I am a EMT in Michigan, and I have sadly seen this too many times ["Kids and Killer Hot Dogs? 3 Tips to Prevent Choking on Food," usnews.com]. Ninety percent of these choking deaths didn't need to happen and would not have if only the parents had simply paid attention to what their children were doing. Children under the age of 3 should not be given a hot dog to eat unless you're there watching him or her; it's that simple. At the age of 1 your child's throat is the size of a pencil or smaller. Take the time to take a CPR class. They don't cost that much and most people that just figure, "Oh, I have seen it on TV. I know what I am doing," do more damage then help. If you just don't have the money, contact your local health department or go to any city fire department and ask one of their paramedics to show you. And please remember that if you're in a different room you're not going to hear your child choke. A person that has a full airway blockage won't make any sounds at all. They will just try to cough but won't be able to. In closing, please, if you take anything from this remember these three words—watch your kids. I shouldn't have to eat a hot dog that has been remodeled because you're too lazy to watch your kid.
Comment by John of MI
How ridiculous. Food is meant to be chewed and swallowed. No amount of re-engineering is going to keep people from choking on food: adults or infants. Warning labels are so pervasive that no one pays attention to them anymore. We cannot regulate to make a totally risk-free environment. If everyone is so adverse to risk, no one should ever drive a car, with or without children in it. I just choked on a sip of wine yesterday, should the bottle contain a warning label that wine should never be "swallowed the wrong way."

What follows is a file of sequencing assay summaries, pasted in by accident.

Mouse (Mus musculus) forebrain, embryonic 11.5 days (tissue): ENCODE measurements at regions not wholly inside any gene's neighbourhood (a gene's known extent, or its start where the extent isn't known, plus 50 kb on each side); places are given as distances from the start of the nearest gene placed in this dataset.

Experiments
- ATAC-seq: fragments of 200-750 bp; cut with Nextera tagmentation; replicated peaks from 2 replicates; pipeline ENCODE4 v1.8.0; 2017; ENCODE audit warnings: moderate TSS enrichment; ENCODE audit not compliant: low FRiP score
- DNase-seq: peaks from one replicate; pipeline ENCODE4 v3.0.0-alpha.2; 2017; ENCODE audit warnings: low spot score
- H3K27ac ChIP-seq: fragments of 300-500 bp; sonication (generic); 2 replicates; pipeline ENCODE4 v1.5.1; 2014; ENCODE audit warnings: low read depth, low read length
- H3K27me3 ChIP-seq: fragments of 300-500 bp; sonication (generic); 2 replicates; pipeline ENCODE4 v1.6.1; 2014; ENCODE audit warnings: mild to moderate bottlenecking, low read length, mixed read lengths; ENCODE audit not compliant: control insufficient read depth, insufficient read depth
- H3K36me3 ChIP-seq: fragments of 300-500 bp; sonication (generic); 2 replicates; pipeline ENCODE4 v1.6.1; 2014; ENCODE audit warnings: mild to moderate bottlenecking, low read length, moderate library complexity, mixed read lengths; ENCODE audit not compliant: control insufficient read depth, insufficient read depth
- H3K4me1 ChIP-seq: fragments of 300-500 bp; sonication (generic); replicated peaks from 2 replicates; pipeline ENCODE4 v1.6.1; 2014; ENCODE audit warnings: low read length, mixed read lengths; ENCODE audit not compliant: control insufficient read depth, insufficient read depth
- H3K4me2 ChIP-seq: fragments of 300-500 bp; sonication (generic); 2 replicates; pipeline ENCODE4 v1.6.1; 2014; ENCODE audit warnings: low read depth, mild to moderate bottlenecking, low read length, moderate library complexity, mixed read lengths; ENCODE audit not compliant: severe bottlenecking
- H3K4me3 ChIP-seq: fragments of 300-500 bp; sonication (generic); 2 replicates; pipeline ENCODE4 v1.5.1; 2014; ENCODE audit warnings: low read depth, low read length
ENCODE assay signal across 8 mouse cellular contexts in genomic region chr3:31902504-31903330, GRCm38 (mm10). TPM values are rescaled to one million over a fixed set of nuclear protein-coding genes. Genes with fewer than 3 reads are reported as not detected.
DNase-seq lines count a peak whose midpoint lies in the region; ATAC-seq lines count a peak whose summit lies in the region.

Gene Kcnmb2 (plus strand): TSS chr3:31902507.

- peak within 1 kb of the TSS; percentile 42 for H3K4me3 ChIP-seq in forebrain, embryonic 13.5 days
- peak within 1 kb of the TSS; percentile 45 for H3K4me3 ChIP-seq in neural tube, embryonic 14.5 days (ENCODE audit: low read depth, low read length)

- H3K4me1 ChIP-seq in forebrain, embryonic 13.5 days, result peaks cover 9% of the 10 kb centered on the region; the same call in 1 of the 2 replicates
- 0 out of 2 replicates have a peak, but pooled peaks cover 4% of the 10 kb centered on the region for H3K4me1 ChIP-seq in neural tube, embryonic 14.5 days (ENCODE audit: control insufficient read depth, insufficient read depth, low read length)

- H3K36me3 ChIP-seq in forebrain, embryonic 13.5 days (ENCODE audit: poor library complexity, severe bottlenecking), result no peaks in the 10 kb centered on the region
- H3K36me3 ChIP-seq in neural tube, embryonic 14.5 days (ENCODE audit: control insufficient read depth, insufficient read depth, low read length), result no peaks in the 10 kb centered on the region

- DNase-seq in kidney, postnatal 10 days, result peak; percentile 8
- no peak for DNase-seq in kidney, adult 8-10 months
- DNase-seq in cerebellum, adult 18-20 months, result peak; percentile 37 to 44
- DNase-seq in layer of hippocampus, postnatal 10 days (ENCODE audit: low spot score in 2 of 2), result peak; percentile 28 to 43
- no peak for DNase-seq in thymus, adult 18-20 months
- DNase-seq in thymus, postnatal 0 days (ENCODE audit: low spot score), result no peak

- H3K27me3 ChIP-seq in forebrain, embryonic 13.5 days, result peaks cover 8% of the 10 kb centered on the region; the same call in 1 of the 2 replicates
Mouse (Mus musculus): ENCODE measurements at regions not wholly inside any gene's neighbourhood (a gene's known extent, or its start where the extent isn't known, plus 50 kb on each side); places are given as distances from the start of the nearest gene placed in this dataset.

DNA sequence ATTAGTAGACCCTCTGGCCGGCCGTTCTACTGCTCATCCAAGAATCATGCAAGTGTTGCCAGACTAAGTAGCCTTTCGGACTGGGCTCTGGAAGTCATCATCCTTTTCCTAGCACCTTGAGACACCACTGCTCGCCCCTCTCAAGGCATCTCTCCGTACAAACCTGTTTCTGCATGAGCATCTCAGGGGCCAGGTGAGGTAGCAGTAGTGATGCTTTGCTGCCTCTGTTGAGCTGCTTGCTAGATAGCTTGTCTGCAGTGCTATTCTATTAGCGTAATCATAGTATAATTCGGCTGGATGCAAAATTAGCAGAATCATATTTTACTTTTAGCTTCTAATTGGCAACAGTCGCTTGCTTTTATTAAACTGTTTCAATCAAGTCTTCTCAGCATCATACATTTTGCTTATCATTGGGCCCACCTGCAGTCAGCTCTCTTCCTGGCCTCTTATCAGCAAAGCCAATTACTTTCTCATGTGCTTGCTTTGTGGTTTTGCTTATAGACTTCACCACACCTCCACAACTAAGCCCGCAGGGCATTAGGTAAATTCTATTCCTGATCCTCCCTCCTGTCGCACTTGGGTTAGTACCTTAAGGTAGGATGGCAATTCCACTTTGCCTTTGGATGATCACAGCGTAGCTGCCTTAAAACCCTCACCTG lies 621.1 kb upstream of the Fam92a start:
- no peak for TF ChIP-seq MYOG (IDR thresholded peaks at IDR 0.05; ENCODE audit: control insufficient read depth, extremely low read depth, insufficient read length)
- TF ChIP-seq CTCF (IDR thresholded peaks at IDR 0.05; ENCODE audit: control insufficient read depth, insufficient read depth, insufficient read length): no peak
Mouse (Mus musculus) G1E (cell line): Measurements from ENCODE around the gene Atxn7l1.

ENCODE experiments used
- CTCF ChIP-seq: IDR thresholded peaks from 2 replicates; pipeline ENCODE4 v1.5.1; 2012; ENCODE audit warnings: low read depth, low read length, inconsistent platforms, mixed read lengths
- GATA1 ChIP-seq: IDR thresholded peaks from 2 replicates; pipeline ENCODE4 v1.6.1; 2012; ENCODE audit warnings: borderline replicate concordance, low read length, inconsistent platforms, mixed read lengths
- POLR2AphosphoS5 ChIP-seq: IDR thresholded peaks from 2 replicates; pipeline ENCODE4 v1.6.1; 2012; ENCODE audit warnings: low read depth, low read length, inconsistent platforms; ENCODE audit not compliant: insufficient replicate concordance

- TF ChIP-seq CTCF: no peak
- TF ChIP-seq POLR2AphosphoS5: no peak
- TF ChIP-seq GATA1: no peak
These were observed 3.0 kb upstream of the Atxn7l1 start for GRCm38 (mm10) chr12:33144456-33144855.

Comment by Laurice of MD
Why is it unrealistic to expect parents to cut the hotdog lengthwise in half before putting it in a bun, or serve it sliced into coins? I didn't let my kids under 5 eat whole hot dogs or raw baby carrots unless they were cut up. And it was not a hardship at all. There are plenty of other kid-friendly foods (that are also way healthier) that aren't choking hazards. And I doubt they ever felt deprived. Why is it considered reasonable to tell people not to let their babies play with marbles, but it is apparently outrageous to ask they cut up food or simply not give kids under 5 certain types of food?
Comment by Sami J. of NH
The three points in this article to prevent choking are helpful. I think the overall message that one can take away from these suggestions is parental responsibility. Parents should know what their kids can and can't consume depending on their age and parents should always be watching their young children—especially when they are eating. While I think having to put a warning label on hot dogs is ridiculous, if it will really save even one life then, what the heck?
Comment by Jenny of CT